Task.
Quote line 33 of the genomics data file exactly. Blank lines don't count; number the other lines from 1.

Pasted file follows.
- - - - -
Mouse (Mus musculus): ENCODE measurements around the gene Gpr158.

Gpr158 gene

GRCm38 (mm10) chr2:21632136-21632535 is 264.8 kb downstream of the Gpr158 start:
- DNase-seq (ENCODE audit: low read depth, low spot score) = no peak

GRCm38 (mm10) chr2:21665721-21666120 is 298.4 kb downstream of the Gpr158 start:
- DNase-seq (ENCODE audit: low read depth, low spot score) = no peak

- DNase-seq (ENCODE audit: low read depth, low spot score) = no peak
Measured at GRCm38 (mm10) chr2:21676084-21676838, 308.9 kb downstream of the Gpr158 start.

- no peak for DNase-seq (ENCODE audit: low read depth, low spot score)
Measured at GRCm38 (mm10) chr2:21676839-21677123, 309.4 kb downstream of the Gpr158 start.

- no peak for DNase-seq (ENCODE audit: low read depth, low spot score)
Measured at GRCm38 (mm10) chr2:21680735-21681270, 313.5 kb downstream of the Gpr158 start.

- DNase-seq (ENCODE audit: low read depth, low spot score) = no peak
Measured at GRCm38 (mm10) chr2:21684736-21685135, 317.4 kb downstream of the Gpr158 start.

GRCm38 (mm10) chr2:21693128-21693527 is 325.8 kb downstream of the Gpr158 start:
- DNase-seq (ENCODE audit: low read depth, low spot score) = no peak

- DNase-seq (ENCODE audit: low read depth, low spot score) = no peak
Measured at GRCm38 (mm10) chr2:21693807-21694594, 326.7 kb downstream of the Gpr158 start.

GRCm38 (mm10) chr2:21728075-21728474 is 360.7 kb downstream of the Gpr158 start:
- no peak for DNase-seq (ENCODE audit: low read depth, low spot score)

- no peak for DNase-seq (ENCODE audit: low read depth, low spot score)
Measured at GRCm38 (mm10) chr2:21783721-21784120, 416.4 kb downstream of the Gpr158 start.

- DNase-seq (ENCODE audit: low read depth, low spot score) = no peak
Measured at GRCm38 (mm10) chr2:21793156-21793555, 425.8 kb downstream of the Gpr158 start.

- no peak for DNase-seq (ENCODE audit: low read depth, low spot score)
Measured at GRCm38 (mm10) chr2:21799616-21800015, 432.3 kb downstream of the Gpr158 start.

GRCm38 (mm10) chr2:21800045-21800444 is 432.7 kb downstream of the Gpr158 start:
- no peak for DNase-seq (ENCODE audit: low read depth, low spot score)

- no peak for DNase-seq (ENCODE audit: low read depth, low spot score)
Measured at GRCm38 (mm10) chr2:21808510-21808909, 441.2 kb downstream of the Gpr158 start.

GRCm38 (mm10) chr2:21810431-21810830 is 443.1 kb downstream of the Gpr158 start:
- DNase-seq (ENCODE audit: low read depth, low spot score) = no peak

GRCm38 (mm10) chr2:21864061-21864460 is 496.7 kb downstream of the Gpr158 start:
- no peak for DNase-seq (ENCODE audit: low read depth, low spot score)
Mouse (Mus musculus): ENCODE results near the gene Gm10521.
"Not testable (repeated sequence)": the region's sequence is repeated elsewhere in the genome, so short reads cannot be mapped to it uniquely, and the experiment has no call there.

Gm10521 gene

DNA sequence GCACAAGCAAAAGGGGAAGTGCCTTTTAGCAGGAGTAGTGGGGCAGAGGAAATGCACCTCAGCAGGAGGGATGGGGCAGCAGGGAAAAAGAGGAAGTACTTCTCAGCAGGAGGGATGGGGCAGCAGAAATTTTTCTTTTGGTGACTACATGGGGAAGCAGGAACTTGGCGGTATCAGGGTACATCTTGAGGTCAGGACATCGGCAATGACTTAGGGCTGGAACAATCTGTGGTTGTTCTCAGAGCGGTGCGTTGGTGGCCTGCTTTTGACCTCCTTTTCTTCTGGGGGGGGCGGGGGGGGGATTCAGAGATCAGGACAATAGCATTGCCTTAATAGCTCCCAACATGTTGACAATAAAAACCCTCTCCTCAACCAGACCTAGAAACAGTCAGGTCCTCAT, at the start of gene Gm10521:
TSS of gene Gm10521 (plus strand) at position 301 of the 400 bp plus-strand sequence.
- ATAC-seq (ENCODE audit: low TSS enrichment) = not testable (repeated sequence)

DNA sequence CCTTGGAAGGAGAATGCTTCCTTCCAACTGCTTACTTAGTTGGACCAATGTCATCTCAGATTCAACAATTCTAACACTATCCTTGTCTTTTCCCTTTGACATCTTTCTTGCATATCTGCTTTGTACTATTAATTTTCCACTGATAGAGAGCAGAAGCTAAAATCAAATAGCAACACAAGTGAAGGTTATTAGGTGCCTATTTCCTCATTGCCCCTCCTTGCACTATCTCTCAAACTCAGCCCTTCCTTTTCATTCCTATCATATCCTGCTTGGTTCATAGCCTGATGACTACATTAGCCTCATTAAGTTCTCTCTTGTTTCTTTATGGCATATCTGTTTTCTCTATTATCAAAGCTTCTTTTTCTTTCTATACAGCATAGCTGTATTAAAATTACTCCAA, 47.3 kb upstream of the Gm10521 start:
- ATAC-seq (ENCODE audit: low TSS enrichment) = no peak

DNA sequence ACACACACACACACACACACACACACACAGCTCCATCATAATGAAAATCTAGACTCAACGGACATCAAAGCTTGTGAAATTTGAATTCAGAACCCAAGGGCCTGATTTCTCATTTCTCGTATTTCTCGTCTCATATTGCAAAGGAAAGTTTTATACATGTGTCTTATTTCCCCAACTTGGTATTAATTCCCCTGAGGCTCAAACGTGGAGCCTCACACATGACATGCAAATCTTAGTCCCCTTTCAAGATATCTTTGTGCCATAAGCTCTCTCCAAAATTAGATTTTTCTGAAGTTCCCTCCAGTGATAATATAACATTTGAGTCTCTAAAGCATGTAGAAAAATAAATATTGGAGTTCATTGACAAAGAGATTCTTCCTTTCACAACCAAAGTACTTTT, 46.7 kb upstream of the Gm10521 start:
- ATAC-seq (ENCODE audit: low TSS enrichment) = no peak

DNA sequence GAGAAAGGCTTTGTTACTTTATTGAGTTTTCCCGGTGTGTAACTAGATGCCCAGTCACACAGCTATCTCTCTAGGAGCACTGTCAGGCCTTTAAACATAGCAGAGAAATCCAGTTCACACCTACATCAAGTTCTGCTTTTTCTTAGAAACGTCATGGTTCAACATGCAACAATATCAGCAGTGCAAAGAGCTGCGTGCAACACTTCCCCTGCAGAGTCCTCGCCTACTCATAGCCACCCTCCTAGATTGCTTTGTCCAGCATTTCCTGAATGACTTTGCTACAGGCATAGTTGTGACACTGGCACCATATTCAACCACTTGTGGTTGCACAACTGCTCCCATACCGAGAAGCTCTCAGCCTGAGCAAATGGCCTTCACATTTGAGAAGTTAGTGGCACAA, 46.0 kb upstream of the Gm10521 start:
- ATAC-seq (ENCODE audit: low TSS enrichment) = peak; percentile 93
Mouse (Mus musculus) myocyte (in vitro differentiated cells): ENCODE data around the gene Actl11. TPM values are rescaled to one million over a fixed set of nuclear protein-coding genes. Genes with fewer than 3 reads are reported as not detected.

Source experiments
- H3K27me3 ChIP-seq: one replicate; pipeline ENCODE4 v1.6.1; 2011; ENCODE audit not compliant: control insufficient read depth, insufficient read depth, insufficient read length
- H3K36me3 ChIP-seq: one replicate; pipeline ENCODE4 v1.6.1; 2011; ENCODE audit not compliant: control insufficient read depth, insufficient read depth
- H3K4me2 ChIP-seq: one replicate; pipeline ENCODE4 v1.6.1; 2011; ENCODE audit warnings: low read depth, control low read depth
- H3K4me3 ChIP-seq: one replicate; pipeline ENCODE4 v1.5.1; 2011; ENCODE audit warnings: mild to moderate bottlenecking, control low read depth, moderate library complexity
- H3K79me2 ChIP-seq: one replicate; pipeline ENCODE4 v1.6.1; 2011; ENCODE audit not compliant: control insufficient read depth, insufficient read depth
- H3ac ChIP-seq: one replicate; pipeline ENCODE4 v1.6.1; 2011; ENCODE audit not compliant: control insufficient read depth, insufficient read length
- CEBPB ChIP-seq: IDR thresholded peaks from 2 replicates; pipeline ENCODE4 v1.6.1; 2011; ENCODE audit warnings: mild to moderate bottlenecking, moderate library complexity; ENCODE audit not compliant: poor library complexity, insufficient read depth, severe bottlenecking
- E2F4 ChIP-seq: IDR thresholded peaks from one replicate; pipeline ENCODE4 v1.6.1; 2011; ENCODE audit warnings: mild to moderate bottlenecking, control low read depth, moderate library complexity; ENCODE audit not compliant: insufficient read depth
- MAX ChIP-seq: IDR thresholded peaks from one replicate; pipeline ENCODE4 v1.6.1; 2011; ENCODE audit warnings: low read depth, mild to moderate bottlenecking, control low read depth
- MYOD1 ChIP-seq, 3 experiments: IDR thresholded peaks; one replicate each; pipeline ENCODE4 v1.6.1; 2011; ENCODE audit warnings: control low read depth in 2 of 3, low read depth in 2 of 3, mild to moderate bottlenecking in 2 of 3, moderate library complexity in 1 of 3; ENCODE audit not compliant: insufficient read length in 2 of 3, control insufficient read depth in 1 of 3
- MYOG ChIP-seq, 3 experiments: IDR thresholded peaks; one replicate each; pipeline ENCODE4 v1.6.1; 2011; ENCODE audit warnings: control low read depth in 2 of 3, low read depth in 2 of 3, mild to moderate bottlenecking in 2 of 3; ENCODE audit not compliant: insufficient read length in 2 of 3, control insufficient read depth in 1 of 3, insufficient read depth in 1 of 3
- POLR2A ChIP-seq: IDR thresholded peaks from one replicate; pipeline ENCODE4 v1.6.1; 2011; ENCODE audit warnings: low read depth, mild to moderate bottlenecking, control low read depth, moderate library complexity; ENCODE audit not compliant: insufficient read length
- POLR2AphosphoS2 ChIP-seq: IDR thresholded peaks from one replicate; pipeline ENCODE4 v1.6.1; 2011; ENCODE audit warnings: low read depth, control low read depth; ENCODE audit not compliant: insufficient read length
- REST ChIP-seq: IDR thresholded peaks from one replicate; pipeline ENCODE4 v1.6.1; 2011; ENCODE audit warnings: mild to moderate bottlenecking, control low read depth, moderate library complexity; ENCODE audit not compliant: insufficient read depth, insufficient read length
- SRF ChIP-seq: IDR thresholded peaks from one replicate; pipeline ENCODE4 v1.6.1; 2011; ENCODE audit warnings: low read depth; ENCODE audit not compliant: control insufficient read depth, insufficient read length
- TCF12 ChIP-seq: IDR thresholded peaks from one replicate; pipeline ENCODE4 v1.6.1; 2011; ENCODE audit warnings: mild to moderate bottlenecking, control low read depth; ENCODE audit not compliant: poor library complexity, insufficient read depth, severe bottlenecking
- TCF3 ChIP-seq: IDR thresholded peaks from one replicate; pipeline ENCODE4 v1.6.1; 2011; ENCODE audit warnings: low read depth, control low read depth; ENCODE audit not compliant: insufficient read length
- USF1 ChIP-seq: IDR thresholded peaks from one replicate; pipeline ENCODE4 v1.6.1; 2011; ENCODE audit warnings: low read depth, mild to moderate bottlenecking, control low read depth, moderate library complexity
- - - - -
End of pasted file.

GRCm38 (mm10) chr2:21864061-21864460 is 496.7 kb downstream of the Gpr158 start: